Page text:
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More of a tangential tract complaining about Bibles with alleged missing verses.
Professor of physics at Truman State University
So . . . angels have really big hands? Interesting.
Seems to be a big issue amongst bible fans:http://aberrationblog.wordpress.com/2009/08/21/john-piper-and-the-nivtniv/
Ah, Jack Chick, always good for a laugh. Unfortunately, those tracts are very popular at the grassroots level- it's not uncommon for me to see them lying around in bookstores and libraries.
Dear Mr. Chick Tract,
Please give equal angry commentary to those items that have been added to the Bible as you have given to those items that have been deleted from the Bible. Of the three warnings from God that you quoted, only the first and last warn against taking away from God's words, but all three clearly protest human additions.
Here are some suggested items for you next Chick Tract.
When Revelation 22 was written, Mark chapter 16 ended at verse 8. Clearly verses 9-20 resulted in many plagues being cast upon their author.
When Proverbs 30 was written, Jesus was not yet alive. Clearly Jesus and all those who wrote Gospels and letters about him were reproved and found liars.
Deuteronomy 12 was written, it was part of only five books (the Pentateuch or Torah) that made up the sum total of all of God's words. Clearly the entire rest of the Bible goes against God's early command.
I look forward to reading you next publication.
Geez, I wonder which one ol' Jack considers the original 'Word of God' and by what criteria he considers himself 'correct'?
What a load of horseshit.
My oh my, what a shit head! The first example given of a "publisher" deleting words from the Bible is the absence of the word "yet" from John 7:8-10. No publisher made any such decision.
This was a decision made by textual scholars and translators who study the existing ancient greek manuscripts from which our English NT is derived. The evidence from the available greek manuscripts is conflicting on this point. Some ancient manuscripts have the greek word for "not" and other ancient manuscripts have a slightly different word which means "not yet". Most scholars side with the more difficult reading (a basic maxim of textual scholarship) which is "not". That is why so many translations "leave out" the word "yet".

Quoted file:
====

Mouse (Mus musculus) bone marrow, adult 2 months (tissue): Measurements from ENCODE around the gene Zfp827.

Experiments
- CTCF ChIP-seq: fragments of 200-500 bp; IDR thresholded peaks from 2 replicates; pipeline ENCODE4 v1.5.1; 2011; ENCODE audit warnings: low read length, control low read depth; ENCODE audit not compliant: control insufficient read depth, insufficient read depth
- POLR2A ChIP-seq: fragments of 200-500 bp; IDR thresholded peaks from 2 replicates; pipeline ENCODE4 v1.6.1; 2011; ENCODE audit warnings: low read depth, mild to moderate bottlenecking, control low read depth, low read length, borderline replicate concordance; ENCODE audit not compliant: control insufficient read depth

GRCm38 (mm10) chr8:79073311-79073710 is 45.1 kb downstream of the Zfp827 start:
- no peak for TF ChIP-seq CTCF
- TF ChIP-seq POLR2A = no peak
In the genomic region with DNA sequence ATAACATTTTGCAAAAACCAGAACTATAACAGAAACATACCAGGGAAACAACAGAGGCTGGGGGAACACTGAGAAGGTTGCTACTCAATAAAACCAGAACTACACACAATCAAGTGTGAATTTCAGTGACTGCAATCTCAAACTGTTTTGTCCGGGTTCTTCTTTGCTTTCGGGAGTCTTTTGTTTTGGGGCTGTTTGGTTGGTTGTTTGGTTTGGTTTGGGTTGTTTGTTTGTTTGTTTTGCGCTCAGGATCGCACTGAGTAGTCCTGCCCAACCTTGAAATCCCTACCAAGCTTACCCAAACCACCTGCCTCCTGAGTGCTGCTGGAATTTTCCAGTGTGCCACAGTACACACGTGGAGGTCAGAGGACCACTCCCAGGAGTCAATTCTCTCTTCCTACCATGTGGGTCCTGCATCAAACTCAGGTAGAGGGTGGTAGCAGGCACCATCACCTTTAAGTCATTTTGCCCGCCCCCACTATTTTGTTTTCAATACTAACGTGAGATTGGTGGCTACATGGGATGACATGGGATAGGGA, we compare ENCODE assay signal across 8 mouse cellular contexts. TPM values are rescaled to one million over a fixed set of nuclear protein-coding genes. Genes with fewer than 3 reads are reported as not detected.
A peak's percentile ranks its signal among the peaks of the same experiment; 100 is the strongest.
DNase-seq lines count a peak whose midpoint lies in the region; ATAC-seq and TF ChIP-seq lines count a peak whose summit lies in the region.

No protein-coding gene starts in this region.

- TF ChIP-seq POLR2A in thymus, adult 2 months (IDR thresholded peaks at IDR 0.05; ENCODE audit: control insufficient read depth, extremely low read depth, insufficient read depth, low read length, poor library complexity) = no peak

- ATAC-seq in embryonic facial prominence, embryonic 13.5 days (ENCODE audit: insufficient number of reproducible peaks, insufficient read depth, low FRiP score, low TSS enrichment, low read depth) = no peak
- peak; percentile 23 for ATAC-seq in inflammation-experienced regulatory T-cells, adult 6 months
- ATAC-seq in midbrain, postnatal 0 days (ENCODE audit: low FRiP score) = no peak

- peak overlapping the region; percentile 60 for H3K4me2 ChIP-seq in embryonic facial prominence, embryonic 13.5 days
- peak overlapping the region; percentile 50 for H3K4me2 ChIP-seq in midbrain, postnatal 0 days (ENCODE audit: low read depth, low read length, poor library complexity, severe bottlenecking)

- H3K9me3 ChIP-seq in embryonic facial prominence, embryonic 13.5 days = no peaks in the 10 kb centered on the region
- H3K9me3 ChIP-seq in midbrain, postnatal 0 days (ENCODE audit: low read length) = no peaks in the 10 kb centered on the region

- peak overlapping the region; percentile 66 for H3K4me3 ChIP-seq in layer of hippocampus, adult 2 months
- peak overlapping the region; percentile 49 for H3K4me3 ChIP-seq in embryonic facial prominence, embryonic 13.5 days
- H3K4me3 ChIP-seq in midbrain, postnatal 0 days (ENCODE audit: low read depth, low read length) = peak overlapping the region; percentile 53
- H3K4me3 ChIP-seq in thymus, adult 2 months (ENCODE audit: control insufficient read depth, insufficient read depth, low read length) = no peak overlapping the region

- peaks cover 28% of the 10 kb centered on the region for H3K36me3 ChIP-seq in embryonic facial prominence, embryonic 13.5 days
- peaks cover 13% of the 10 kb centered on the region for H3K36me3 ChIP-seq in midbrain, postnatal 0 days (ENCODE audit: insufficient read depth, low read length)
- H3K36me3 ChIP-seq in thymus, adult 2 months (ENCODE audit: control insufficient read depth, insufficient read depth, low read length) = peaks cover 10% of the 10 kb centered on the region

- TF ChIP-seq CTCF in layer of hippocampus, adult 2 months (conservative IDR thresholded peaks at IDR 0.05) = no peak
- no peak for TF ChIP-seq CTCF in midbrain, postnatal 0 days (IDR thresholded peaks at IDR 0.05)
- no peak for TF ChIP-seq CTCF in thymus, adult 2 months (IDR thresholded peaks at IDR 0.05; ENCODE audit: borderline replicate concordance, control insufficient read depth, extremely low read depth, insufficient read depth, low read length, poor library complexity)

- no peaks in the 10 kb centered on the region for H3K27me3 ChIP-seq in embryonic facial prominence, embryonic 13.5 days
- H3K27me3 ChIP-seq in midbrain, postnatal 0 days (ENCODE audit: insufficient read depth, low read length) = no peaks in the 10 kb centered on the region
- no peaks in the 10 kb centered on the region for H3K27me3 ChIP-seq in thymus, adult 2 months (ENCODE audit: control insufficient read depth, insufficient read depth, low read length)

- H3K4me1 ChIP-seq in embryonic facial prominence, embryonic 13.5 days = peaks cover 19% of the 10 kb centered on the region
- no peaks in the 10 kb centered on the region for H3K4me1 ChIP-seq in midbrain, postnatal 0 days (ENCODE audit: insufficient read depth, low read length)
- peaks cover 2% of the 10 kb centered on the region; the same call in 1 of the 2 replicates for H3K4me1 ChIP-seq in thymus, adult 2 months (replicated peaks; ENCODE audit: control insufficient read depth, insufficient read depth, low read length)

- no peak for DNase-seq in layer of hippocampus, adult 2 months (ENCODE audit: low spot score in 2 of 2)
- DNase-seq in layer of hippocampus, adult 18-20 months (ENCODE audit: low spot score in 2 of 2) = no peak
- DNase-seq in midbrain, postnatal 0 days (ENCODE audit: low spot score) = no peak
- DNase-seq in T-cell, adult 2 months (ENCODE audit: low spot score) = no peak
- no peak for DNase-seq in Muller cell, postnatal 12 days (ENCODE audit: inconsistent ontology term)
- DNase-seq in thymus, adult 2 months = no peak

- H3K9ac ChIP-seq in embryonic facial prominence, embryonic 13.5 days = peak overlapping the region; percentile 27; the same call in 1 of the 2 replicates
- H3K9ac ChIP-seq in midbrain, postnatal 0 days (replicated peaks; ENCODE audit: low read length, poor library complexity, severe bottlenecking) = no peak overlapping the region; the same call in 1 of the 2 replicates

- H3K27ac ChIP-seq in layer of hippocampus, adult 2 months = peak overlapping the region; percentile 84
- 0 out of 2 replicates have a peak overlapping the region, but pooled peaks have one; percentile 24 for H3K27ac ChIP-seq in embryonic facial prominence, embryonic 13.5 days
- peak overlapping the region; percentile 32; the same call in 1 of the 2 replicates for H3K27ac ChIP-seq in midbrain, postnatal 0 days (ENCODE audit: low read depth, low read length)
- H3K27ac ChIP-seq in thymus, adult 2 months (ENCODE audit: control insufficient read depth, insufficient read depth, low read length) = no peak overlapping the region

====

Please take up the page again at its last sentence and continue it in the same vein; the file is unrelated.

This majority of scholars includes even conservative evangelical commentators, such as Leon Morris, who in his commentary The Gospel of John (revised edition), states, "If the original read ovπw [Omicron, Upsilon, Pi, Omega = not yet], why should anyone alter it to ovx [Omicron, Upsilon, Chi = not]? I cannot find any convincing answer, so I incline to the reading ovx." (p.354).
The only way to avoid adding words or subtracting words from the original greek text of the NT is for textual scholars to carefully analyze the available ancient greek manuscripts, compare them to identify differences, formulate plausible hypotheses about how the differences came about, and then judge which reading is earlier on the basis of criteria that textual scholars have developed over the past few centuries (such as to prefer the more difficult reading).
The title of the commentary by Leon Morris is: The Gospel According to John.
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